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22 May 2020 Transmission of vector vortex beams in dispersive media
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Abstract

Scattering phenomena affect light propagation through any kind of medium from free space to biological tissues. Finding appropriate strategies to increase the robustness to scattering is the common requirement in developing both communication protocols and imaging systems. Recently, structured light has attracted attention due to its seeming scattering resistance in terms of transmissivity and spatial behavior. Moreover, correlation between optical polarization and orbital angular momentum (OAM), which characterizes the so-called vector vortex beam (VVB) states, seems to allow for the preservation of the polarization pattern. We extend the analysis by investigating both the spatial features and the polarization structure of vectorial optical vortexes propagating in scattering media with different concentrations. Among the observed features, we find a sudden swift decrease in contrast ratio for Gaussian, OAM, and VVB modes for concentrations of the adopted scattering media exceeding 0.09%. Our analysis provides a more general and complete study on the propagation of structured light in dispersive and scattering media.

1.

Introduction

The study of structured light is an important field of investigation in both the quantum and classical regimes.1,2 In particular, light carrying orbital angular momentum (OAM) different from zero has been used in many applications ranging from quantum simulation3,4 and quantum engineering5,6 to quantum and classical communications.714 Recently, OAM modes have been particularly studied for their uses in biomedical applications of imaging and diagnosis.1517 In particular, they have been exploited for the development of noninvasive diagnostics on tissues. In this regard, studies comparing the transmittance to the Gaussian spatial mode on scattering media simulating real tissue properties have been carried out.1820 In this context, it becomes of fundamental importance to investigate how the structure of OAM modes can be degraded by scattering and turbulent media. In particular, this has been investigated in communications through scattering media,21 atmospheric turbulence,2224 and underwater.25,26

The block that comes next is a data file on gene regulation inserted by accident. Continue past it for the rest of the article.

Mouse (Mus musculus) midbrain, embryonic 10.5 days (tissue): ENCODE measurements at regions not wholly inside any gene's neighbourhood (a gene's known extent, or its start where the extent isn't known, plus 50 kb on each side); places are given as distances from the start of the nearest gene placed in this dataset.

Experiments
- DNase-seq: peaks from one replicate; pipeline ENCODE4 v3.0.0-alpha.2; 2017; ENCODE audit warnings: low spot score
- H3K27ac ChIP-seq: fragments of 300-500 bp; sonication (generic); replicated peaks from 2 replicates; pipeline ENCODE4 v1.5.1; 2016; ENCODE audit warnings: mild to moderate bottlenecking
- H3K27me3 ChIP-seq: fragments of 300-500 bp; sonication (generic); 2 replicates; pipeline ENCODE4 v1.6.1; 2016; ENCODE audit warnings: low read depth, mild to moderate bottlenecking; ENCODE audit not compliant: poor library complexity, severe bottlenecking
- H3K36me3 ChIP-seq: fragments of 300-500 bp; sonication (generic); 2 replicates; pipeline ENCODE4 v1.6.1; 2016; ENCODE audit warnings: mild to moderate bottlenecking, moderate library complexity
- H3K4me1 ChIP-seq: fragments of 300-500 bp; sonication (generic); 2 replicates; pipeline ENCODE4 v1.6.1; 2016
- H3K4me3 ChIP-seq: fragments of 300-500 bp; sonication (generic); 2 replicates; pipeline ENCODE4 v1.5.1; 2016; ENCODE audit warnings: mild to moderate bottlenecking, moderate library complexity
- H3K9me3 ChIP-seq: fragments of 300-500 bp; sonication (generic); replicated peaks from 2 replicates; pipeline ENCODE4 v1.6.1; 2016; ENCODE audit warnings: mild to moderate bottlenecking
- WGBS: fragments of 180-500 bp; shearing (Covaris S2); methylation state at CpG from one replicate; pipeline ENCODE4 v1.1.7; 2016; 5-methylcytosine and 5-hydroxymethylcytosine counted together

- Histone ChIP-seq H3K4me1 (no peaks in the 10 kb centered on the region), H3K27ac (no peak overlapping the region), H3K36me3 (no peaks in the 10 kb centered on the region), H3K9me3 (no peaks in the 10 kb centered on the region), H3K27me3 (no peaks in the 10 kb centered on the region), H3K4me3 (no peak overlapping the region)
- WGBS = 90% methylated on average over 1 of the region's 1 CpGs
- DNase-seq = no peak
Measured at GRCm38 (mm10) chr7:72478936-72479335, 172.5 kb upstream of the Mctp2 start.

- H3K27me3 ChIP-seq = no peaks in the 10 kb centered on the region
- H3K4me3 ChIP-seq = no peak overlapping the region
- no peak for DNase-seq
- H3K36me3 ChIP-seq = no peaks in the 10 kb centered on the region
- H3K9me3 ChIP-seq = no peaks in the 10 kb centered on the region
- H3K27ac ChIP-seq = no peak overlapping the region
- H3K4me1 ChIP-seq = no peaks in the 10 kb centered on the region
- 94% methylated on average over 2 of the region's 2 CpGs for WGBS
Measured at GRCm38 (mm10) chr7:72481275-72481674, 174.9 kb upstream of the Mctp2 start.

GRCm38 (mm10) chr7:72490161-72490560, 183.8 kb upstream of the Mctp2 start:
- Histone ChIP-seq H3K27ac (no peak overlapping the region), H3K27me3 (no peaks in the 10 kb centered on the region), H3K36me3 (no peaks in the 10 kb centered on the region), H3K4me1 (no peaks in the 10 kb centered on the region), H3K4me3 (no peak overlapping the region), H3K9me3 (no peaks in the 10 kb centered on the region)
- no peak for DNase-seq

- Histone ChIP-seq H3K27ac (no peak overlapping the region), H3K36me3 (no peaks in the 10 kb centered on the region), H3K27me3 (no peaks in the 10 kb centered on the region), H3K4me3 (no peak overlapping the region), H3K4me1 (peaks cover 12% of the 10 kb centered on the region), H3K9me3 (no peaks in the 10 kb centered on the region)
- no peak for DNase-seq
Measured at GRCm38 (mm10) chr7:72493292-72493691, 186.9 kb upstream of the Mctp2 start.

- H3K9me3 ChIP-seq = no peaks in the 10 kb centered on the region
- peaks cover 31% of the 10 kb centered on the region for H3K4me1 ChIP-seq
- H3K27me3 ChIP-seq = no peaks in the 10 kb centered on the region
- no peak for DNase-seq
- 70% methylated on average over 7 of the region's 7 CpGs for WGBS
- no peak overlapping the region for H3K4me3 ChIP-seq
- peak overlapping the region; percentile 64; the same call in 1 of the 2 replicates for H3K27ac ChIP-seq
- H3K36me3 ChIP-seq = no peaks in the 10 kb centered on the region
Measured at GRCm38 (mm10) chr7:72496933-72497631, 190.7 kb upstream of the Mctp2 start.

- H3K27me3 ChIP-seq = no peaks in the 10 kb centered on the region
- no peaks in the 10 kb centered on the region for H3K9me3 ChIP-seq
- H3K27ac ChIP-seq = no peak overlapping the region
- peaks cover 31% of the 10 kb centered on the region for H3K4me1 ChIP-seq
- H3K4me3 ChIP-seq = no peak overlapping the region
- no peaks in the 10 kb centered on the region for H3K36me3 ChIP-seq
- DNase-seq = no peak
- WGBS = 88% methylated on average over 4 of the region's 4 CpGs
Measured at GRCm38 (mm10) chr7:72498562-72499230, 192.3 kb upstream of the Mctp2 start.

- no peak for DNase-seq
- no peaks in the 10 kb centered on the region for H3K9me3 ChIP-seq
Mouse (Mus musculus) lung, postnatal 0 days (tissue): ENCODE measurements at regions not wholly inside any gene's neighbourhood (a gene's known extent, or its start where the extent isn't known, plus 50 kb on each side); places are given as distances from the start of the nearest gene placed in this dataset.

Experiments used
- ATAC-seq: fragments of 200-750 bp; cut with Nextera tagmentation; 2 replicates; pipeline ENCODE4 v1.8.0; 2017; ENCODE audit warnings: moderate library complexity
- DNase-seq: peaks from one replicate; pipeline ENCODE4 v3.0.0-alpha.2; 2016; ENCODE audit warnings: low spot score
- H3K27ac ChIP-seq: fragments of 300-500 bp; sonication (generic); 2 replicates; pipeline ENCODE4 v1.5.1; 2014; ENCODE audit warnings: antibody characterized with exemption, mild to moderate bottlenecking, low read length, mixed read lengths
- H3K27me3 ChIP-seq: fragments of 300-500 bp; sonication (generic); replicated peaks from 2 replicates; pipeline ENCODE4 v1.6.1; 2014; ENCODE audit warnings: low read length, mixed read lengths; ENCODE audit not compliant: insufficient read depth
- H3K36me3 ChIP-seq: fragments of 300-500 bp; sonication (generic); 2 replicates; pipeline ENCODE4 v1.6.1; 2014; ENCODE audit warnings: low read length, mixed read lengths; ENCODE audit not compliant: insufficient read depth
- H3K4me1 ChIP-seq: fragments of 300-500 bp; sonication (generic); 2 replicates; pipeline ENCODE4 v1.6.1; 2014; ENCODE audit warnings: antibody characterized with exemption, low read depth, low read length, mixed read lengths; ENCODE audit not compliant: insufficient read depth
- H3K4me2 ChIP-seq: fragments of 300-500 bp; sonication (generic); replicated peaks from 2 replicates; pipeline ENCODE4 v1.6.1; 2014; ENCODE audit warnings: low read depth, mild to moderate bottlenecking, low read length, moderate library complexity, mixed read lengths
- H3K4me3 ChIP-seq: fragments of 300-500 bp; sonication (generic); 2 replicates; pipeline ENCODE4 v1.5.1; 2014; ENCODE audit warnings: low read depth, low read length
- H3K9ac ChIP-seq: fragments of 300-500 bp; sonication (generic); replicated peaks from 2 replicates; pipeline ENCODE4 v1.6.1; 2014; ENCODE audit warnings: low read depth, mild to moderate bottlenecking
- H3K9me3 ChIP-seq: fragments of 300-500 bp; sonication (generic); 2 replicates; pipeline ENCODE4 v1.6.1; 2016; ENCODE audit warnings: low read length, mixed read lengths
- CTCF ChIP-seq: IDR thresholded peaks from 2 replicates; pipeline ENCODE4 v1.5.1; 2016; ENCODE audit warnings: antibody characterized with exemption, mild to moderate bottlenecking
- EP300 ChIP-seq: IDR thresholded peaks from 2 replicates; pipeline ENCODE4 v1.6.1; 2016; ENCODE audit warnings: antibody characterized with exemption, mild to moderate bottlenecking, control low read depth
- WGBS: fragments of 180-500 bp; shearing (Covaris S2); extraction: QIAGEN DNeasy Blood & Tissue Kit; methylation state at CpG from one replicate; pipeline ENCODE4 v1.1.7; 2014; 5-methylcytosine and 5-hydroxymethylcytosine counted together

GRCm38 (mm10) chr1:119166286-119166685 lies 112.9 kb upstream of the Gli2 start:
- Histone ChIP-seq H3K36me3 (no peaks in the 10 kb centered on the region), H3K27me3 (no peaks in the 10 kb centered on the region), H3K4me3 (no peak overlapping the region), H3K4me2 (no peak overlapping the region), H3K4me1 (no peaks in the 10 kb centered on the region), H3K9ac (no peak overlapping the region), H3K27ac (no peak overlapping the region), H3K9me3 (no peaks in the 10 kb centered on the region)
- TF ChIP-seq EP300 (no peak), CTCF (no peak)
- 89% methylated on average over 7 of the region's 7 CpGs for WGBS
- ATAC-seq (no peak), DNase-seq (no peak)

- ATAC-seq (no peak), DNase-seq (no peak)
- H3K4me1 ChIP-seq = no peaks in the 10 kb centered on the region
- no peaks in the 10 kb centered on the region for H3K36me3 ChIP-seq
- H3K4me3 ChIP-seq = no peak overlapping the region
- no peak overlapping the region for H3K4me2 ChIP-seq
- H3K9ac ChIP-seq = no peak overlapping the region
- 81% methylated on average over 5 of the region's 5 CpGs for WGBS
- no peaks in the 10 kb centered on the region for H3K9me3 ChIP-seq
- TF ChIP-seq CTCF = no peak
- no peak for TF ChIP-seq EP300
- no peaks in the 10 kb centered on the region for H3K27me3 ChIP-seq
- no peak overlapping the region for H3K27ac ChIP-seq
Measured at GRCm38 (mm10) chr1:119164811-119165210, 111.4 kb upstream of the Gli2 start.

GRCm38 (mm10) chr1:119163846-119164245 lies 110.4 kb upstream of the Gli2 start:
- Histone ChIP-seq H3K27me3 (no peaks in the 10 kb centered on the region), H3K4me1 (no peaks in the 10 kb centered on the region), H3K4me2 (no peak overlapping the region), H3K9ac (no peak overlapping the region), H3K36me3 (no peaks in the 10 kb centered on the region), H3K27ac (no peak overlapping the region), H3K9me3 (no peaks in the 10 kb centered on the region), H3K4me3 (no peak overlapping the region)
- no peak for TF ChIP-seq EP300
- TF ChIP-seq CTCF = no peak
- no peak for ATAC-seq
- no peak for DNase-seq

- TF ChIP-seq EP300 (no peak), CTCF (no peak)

Increasing the complexity of the beam profile can lead to improved performances in turbulent media.2732 This can be achieved with vector vortex beams (VVBs), which are structured beam profiles in which the helicoidal wavefront is coupled with a nonuniform distribution of the polarization on the transverse plane. The coupling between these two degrees of freedom makes VVBs a suitable choice for several applications in the classical regime, such as microscopy,33,34 optical tweezers,35,36 energy-efficient metal-cutting lasers,37 and classical communication.38,39 Moreover, they find further application in the quantum regime for sensing and metrology,40,41 quantum simulation,3,4 and quantum communication.79

VVBs present a polarization pattern that also has to be addressed. Experiments investigating polarization preservation through scattering media of a VVB obtained by superposition of opposite OAM (±1) modes have shown an enhancement by a factor of 2 compared with that of a Gaussian beam.42 Furthermore, by analyzing the transmissivity behavior for circularly polarized Laguerre–Gauss (LG) modes and azimuthal or radial polarization patterns in VVB modes, a highest transmission for the radially polarized VVB was observed.43 These considerations make VVBs a good candidate for improving the transmission in scattering media, towards the realization of in vivo diagnostic devices.

To employ VVB in realistic diagnostic devices, however, another fundamental aspect that requires investigation is the preservation of the mode spatial features after interaction with the scattering media. This has been studied with scalar fields carrying a topological charge and a uniform polarization profile, which have been shown, at moderate scattering lengths, to exhibit only a slight effect on the beam distortion.44